Articles From the Team
Why I work as a recruitment consultant
In George Orwell’s novella, ‘Why I Write’, he poses questions applicable to all of us, not just those who write for a living. Why do authors write? What’s their purpose? Do they want recognition, money, or something else?
Why do recruiters recruit? What’s their purpose? Do they want recognition, money, or something else?
Why does a recruitment consultant recruit?
In legal recruitment, a lot of us have left the law (practice). From a personal point of view, I’m trying to keep people in the profession because I don’t want them to make the same mistake I did: I qualified into the wrong area of law and ended up departing shortly afterwards. If I can use both my legal knowledge and personal experience to help someone stay in a career that's actually right for them (despite their current circumstances), this makes the job highly rewarding and worthwhile for me.
Does a recruitment consultant want recognition?
If I did, I’m probably in the wrong profession and should’ve paid attention in science and become a surgeon (or indeed done something that’s widely considered as noble – like a fireman or policeman).
This being said, when someone truly recognises the work you do because you’ve made a discernible and positive impact on their life (by getting them a job that ticks all the boxes; the ones they’re desperate to tick), it adds another level of reward.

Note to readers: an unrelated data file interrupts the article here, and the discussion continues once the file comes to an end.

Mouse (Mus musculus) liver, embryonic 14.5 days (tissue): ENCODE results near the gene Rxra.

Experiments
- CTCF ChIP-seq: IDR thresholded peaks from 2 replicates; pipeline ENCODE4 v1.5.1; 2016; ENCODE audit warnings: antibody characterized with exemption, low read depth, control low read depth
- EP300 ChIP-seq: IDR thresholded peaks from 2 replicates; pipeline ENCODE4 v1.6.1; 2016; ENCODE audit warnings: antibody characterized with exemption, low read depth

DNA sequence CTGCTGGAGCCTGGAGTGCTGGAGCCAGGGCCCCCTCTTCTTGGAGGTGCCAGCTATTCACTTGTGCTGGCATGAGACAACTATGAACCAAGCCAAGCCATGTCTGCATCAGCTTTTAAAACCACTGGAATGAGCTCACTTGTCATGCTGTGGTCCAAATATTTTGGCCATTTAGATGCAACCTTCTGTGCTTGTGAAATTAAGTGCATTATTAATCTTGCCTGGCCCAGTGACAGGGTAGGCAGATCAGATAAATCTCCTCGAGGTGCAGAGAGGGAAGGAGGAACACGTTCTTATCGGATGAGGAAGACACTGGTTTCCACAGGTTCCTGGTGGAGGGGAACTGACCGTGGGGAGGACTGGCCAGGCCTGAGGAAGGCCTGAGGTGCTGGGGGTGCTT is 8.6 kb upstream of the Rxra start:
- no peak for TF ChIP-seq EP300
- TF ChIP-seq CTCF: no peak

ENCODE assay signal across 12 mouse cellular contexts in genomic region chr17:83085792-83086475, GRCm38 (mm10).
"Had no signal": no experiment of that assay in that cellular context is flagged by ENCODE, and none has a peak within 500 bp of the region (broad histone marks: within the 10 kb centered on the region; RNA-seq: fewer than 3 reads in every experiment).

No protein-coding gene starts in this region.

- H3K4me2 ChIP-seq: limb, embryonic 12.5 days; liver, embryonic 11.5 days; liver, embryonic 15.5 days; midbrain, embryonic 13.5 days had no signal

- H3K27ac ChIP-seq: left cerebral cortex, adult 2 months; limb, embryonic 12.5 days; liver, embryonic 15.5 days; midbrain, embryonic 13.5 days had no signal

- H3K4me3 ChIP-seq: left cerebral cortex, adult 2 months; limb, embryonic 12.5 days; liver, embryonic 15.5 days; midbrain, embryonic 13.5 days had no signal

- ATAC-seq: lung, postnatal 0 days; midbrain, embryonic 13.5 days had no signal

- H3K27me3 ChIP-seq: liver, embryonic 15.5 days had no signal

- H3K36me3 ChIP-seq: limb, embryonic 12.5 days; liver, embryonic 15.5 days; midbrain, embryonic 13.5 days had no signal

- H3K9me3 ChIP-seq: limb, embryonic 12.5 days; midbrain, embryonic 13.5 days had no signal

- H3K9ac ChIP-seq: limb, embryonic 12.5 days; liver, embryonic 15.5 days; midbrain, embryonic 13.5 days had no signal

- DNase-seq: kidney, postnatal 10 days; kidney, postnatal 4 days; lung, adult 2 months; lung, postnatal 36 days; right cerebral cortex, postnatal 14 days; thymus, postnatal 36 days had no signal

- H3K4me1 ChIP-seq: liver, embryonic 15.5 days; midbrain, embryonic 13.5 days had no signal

The job of a legal recruitment consultant isn’t easy as we’re in the middle of sometimes competing, and sometimes aligned, interest. There’s a lot that goes on behind the scenes so when someone sends you a bottle of wine (even although you haven’t technically placed them, but steered them in the direction of a colleague) because your career advice was deemed “invaluable”, it makes all the dedication meaningful. OK, so maybe I do want recognition! Any that comes my way is always appreciated.
Does a recruitment consultant just want money?
See above: we also want wine! In all seriousness though, this is only the very end of (what can be) a hugely protracted process in finding and landing someone a job. We don’t always ‘get them over the line’ (I hate that phrase), but I take great comfort in doing something well, despite any lack of financial gain at the end of it.
Working as a recruitment consultant, what’s our purpose?
We’re here to advise you on what a change – tailored to your needs – could look like.
Many people are either working in an environment that’s the wrong fit for who they are (be that emotionally or from a progression point of view; these are a few amongst many other factors), or are, as the phrase goes: “killing themselves for a business that would replace them in a week if they simply ceased to exist” (hyperbolic but certainly something to think about).
We’re recruitment consultants who want to listen to your problems, and to the best of our ability and limitations, help you solve them.